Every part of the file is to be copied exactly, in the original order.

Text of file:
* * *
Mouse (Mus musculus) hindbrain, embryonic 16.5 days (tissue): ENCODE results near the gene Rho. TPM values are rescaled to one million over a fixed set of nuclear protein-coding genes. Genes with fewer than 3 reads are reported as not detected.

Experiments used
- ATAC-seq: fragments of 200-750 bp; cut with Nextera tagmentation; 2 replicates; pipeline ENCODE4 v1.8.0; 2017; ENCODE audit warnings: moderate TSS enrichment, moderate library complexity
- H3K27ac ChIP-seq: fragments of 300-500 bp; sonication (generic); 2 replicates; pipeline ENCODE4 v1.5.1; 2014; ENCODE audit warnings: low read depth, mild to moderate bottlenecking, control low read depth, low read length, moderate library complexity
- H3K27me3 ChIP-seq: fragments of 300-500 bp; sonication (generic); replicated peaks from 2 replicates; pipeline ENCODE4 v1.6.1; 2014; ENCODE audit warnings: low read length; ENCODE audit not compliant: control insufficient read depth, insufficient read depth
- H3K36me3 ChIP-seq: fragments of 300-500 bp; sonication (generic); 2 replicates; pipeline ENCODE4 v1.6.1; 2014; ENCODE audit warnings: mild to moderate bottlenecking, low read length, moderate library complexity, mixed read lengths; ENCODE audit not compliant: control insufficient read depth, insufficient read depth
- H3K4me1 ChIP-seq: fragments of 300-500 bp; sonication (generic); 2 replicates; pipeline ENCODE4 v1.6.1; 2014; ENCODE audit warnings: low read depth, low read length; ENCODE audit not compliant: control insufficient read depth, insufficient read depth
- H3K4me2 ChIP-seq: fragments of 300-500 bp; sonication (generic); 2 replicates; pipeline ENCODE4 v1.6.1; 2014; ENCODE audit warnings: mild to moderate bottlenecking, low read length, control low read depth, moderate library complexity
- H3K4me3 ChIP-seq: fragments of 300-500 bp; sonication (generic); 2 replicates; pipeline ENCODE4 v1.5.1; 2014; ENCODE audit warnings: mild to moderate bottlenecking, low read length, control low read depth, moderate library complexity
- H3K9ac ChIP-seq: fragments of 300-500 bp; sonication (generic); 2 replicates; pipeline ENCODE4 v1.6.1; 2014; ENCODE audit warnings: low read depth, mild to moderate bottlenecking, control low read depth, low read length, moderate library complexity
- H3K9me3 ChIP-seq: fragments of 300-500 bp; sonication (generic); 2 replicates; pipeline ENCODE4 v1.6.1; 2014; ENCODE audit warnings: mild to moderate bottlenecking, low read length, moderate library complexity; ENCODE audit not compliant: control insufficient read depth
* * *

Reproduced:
Mouse (Mus musculus) hindbrain, embryonic 16.5 days (tissue): ENCODE results near the gene Rho. TPM values are rescaled to one million over a fixed set of nuclear protein-coding genes. Genes with fewer than 3 reads are reported as not detected.

Experiments used
- ATAC-seq: fragments of 200-750 bp; cut with Nextera tagmentation; 2 replicates; pipeline ENCODE4 v1.8.0; 2017; ENCODE audit warnings: moderate TSS enrichment, moderate library complexity
- H3K27ac ChIP-seq: fragments of 300-500 bp; sonication (generic); 2 replicates; pipeline ENCODE4 v1.5.1; 2014; ENCODE audit warnings: low read depth, mild to moderate bottlenecking, control low read depth, low read length, moderate library complexity
- H3K27me3 ChIP-seq: fragments of 300-500 bp; sonication (generic); replicated peaks from 2 replicates; pipeline ENCODE4 v1.6.1; 2014; ENCODE audit warnings: low read length; ENCODE audit not compliant: control insufficient read depth, insufficient read depth
- H3K36me3 ChIP-seq: fragments of 300-500 bp; sonication (generic); 2 replicates; pipeline ENCODE4 v1.6.1; 2014; ENCODE audit warnings: mild to moderate bottlenecking, low read length, moderate library complexity, mixed read lengths; ENCODE audit not compliant: control insufficient read depth, insufficient read depth
- H3K4me1 ChIP-seq: fragments of 300-500 bp; sonication (generic); 2 replicates; pipeline ENCODE4 v1.6.1; 2014; ENCODE audit warnings: low read depth, low read length; ENCODE audit not compliant: control insufficient read depth, insufficient read depth
- H3K4me2 ChIP-seq: fragments of 300-500 bp; sonication (generic); 2 replicates; pipeline ENCODE4 v1.6.1; 2014; ENCODE audit warnings: mild to moderate bottlenecking, low read length, control low read depth, moderate library complexity
- H3K4me3 ChIP-seq: fragments of 300-500 bp; sonication (generic); 2 replicates; pipeline ENCODE4 v1.5.1; 2014; ENCODE audit warnings: mild to moderate bottlenecking, low read length, control low read depth, moderate library complexity
- H3K9ac ChIP-seq: fragments of 300-500 bp; sonication (generic); 2 replicates; pipeline ENCODE4 v1.6.1; 2014; ENCODE audit warnings: low read depth, mild to moderate bottlenecking, control low read depth, low read length, moderate library complexity
- H3K9me3 ChIP-seq: fragments of 300-500 bp; sonication (generic); 2 replicates; pipeline ENCODE4 v1.6.1; 2014; ENCODE audit warnings: mild to moderate bottlenecking, low read length, moderate library complexity; ENCODE audit not compliant: control insufficient read depth